On April 30, 2008, about 1130 eastern daylight time, a Piper PA-28-160, N5426W, was substantially damaged during a forced landing in Richmond Hill, Georgia. The certificated private pilot and one passenger were seriously injured, and the other passenger incurred minor injuries. Visual meteorological conditions prevailed, and no flight plan was filed for the flight from Kissimmee Gateway Airport (ISM), Kissimmee, Florida, to Fayetteville Regional Airport (FAY), Fayetteville, North Carolina. The personal flight was conducted under 14 Code of Federal Regulations Part 91. Use your browsers 'back' function to return to synopsisReturn to Query Page
According to the pilot, he first flew to Kissimmee on April 26, 2008, and upon arrival, requested that the airplane's fuel tanks be "topped off." The following morning, the pilot flew to Orlando Apopka Airport (X04), Apopka, Florida, to visit his son. The pilot then flew from Apopka to Immokalee Airport (IMM), Immokalee Florida, where the fuel tanks were again topped off. After departing Immokalee, the pilot flew locally for about 1.5 hours, and then flew another 1.5 hours back to Kissimmee. Upon arrival, he requested that the airplane be "fully fueled" before his departure on April 30th.
On the morning of his departure, the pilot first went to the fixed base operator and paid for 4 nights of parking and 43 gallons of fuel. The pilot did not remove the fuel caps to check the quantity, "as I was holding in my hands a receipt for 43 gallons purchased."
After takeoff, the pilot noted that the fuel gauges indicated half full for each tank, "which is normal for this airplane which usually takes a while for pressure to build up and gauges to indicate properly. This reading did not appear out of the ordinary from past experiences in fully fueling the plane."
About 2 hours into the flight, the pilot noted that the fuel gauges still indicated approximately half full. Some time later, the engine sputtered, then lost all power. The pilot switched to the other fuel tank, which was then indicating about one fourth full, and he was able to restart the engine. The pilot then contacted Savannah Approach Control, declared an emergency, and turned toward an airport about 22 miles away.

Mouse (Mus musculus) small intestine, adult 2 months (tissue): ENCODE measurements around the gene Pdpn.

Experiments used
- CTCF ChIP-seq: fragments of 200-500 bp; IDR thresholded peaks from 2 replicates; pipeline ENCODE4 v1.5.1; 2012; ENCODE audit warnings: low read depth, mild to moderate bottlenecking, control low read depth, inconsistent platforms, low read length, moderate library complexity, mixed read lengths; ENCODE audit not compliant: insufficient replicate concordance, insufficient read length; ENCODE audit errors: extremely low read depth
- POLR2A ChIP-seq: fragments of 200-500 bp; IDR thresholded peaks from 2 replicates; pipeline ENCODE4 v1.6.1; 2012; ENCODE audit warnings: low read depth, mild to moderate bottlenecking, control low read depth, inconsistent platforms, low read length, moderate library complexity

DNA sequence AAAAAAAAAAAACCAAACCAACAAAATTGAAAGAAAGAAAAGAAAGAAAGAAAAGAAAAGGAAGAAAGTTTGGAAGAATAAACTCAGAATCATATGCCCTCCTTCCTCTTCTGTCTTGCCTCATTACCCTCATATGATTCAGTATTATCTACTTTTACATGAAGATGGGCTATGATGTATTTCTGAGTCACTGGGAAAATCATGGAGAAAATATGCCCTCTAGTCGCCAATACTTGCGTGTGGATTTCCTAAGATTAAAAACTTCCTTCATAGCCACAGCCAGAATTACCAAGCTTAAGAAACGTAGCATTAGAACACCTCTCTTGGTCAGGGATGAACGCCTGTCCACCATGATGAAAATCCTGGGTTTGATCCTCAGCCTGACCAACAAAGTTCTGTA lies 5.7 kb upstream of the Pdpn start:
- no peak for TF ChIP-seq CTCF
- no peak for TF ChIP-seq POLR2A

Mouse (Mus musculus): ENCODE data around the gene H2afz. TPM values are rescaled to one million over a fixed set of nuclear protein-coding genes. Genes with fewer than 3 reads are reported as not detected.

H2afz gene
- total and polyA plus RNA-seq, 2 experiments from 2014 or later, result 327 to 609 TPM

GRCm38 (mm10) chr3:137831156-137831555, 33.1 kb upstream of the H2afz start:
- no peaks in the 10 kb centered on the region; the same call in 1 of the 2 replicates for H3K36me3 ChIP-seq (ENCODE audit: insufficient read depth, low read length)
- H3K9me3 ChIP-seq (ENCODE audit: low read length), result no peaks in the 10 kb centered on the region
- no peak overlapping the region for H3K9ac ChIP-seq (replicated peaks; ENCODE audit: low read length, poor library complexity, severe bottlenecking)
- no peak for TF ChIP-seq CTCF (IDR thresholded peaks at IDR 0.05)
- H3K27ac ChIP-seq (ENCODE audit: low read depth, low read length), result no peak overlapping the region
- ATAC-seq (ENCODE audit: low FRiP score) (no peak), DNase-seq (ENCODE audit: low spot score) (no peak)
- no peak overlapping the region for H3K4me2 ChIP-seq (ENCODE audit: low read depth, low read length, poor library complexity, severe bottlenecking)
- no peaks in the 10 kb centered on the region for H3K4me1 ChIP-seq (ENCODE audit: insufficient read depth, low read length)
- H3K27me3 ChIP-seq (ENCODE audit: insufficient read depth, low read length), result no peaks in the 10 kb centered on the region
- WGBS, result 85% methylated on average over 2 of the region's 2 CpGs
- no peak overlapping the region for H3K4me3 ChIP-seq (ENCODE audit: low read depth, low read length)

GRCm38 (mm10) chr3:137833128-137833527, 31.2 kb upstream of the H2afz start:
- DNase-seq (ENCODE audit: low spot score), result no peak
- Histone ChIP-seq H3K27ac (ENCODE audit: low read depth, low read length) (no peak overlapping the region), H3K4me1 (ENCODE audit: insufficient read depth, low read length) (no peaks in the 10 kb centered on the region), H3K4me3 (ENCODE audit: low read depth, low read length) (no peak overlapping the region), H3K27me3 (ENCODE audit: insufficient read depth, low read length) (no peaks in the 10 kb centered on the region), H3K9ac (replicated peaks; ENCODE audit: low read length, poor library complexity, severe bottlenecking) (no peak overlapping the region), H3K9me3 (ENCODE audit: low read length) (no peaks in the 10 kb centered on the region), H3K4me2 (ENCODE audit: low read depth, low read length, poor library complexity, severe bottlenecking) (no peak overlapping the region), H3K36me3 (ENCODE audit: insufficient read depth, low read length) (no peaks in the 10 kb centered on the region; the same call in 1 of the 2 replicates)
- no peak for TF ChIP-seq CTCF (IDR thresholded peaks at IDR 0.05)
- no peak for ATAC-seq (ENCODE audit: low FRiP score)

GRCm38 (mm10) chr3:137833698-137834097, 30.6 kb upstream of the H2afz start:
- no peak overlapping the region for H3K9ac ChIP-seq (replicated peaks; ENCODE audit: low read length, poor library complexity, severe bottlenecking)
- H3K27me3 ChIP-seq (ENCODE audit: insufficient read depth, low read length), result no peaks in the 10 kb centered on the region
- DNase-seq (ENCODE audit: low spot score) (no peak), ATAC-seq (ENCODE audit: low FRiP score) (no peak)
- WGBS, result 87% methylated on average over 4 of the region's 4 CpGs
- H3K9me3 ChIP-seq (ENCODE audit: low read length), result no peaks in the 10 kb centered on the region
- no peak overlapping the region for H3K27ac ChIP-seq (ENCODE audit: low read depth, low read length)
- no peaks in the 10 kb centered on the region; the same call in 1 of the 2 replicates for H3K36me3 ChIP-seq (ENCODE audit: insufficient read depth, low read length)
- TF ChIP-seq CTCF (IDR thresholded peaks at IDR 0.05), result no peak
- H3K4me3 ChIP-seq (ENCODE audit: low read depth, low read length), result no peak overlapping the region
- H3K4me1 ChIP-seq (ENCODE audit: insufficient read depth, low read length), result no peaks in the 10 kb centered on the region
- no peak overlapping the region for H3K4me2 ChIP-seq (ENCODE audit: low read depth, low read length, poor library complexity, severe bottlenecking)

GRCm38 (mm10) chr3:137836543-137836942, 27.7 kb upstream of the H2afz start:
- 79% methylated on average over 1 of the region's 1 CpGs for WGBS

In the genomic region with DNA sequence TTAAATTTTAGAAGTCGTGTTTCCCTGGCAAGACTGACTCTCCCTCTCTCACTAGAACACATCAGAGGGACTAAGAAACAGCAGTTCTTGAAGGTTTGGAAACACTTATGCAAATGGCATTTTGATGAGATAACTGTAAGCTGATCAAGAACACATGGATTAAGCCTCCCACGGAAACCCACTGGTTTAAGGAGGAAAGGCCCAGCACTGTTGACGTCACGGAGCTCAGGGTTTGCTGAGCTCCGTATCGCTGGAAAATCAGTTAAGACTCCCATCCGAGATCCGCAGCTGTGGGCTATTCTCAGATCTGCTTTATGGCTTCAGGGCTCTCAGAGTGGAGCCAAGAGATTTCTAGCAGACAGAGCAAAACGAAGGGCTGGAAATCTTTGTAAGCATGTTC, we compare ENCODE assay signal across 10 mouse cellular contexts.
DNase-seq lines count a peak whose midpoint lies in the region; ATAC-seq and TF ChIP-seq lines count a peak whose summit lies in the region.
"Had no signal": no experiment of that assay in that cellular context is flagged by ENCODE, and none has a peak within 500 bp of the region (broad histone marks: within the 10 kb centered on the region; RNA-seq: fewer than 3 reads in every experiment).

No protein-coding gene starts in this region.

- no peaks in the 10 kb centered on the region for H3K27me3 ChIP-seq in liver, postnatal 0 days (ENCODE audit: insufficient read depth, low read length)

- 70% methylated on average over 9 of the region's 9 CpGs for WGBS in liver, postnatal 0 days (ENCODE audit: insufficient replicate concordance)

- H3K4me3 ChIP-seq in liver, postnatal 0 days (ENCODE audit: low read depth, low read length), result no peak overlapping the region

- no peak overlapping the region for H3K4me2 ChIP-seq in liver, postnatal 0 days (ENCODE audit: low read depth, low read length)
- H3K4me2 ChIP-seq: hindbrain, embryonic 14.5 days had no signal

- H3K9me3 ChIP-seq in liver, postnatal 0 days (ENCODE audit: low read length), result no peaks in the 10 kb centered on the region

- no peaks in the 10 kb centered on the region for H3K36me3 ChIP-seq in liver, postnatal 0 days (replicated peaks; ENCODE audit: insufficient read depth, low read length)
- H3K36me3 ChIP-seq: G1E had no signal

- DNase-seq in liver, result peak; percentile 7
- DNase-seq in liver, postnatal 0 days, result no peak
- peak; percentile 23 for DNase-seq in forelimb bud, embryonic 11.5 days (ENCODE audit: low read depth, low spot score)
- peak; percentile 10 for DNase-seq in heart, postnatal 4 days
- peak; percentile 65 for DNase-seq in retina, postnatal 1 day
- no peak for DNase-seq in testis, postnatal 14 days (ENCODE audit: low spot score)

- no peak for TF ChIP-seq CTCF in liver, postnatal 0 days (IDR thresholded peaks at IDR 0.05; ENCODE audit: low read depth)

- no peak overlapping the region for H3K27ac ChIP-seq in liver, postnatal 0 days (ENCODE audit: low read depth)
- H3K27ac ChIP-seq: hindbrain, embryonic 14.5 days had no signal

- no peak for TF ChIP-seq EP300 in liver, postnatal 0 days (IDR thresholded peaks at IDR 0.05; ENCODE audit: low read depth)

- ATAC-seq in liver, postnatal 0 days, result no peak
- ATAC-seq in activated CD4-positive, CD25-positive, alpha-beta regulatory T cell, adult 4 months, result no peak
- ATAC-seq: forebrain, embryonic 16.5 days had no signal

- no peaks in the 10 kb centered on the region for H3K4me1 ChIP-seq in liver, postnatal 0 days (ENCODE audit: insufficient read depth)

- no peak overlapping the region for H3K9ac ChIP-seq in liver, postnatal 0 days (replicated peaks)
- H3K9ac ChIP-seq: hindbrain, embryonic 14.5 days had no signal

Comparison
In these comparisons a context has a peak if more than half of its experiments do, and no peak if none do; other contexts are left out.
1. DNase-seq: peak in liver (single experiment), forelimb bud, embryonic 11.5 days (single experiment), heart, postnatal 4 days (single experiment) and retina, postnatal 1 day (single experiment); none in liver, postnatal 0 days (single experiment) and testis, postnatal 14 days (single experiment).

About 5 minutes after declaring the emergency, the engine quit, and the pilot could not restart it. The pilot then attempted a forced landing to a road, and remembered descending past trees, but did not recall anything else until waking up with emergency personnel assisting him.
According to a Federal Aviation Administration (FAA) inspector, the airplane hit trees and a transmission line, and came to rest, nose down, in a yard. There were no indications of engine power, and there were only trace amounts of fuel in the tanks with no significant fuel spillage at the scene. There were also no mechanical anomalies noted with the airplane.
A review of fuel receipts and a Kissimmee Jet Center Fuel Ticket revealed that on April 26, 2008, the airplane was topped off with 42.3 gallons of fuel. On April 27, 2008, at Immokalee Airport, the airplane was fueled with 21.5 gallons of fuel. On April 30, 2008, at Kissimmee, the pilot paid for the 42.3 gallons of fuel that were previously pumped on April 26th.
The pilot obtained his private pilot certificate on April 23, 2008.